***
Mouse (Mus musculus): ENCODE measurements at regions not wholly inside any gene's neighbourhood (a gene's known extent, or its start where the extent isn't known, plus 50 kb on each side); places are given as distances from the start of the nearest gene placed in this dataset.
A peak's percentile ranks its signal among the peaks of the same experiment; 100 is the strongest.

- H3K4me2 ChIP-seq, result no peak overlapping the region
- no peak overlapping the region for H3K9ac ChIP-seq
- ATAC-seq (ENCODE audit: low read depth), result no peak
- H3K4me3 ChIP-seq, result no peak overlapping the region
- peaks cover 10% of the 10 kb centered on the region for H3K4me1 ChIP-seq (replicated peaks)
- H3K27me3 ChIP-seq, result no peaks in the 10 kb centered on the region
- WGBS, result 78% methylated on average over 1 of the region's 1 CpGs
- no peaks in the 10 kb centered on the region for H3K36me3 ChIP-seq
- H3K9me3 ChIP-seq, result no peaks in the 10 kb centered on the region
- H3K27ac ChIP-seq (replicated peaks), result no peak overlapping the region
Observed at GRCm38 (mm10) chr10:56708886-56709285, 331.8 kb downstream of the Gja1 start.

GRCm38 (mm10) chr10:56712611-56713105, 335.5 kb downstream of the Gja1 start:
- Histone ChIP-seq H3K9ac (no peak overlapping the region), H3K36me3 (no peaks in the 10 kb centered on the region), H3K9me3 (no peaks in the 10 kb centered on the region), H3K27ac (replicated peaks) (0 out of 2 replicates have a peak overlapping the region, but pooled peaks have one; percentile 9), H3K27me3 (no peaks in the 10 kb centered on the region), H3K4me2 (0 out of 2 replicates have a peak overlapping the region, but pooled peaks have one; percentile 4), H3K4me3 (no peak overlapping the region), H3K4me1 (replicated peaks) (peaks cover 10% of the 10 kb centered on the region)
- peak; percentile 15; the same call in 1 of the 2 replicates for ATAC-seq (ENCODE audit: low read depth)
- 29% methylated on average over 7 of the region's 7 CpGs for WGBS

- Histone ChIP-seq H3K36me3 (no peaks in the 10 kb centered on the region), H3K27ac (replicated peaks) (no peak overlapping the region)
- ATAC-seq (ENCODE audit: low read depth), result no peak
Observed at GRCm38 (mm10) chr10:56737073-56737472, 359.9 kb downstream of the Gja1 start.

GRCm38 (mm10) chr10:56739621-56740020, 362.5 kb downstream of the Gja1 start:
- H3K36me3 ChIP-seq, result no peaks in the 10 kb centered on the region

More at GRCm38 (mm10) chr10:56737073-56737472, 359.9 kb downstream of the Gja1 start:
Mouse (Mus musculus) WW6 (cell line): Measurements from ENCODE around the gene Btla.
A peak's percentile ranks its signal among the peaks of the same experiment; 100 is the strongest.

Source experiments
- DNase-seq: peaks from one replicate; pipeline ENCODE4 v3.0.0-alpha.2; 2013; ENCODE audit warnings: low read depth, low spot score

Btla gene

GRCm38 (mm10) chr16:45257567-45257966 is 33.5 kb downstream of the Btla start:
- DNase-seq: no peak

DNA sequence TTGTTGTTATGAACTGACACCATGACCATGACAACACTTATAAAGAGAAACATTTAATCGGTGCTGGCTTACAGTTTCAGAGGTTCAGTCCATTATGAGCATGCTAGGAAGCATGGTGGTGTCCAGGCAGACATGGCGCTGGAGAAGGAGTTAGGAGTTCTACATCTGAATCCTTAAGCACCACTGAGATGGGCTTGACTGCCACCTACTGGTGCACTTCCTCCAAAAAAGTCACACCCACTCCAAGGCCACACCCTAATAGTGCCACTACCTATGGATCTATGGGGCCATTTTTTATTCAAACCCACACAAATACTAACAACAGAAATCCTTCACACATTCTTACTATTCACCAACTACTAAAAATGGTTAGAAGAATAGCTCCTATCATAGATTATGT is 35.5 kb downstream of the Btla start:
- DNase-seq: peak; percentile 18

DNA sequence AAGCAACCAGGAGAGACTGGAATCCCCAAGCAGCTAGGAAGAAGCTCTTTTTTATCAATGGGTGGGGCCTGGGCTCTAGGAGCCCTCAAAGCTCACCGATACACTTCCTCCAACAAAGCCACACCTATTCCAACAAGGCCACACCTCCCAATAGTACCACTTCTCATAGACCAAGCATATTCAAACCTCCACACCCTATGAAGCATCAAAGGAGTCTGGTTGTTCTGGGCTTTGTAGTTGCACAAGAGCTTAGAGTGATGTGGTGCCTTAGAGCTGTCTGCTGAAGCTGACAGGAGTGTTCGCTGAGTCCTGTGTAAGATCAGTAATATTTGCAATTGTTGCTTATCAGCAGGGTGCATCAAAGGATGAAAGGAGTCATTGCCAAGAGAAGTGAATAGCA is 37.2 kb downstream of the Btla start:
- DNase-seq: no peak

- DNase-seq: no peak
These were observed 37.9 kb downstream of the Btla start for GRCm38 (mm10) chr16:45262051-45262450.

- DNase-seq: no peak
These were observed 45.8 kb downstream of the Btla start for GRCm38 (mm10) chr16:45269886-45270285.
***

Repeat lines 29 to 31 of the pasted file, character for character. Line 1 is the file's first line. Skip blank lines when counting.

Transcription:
GRCm38 (mm10) chr16:45257567-45257966 is 33.5 kb downstream of the Btla start:
- DNase-seq: no peak

DNA sequence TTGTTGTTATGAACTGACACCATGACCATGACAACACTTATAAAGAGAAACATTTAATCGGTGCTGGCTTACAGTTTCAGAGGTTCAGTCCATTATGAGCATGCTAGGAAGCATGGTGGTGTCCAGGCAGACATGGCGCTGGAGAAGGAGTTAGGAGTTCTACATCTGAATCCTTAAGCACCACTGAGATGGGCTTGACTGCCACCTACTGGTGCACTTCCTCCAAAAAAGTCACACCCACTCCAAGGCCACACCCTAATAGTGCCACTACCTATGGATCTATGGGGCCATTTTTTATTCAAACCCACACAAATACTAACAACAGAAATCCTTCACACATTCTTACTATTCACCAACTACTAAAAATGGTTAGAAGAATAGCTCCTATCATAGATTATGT is 35.5 kb downstream of the Btla start: